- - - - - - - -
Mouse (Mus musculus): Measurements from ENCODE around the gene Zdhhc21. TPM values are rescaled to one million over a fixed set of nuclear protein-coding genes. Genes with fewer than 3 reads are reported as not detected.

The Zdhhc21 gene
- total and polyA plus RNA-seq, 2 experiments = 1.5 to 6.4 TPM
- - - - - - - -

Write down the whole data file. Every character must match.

Mouse (Mus musculus): Measurements from ENCODE around the gene Zdhhc21. TPM values are rescaled to one million over a fixed set of nuclear protein-coding genes. Genes with fewer than 3 reads are reported as not detected.

The Zdhhc21 gene
- total and polyA plus RNA-seq, 2 experiments = 1.5 to 6.4 TPM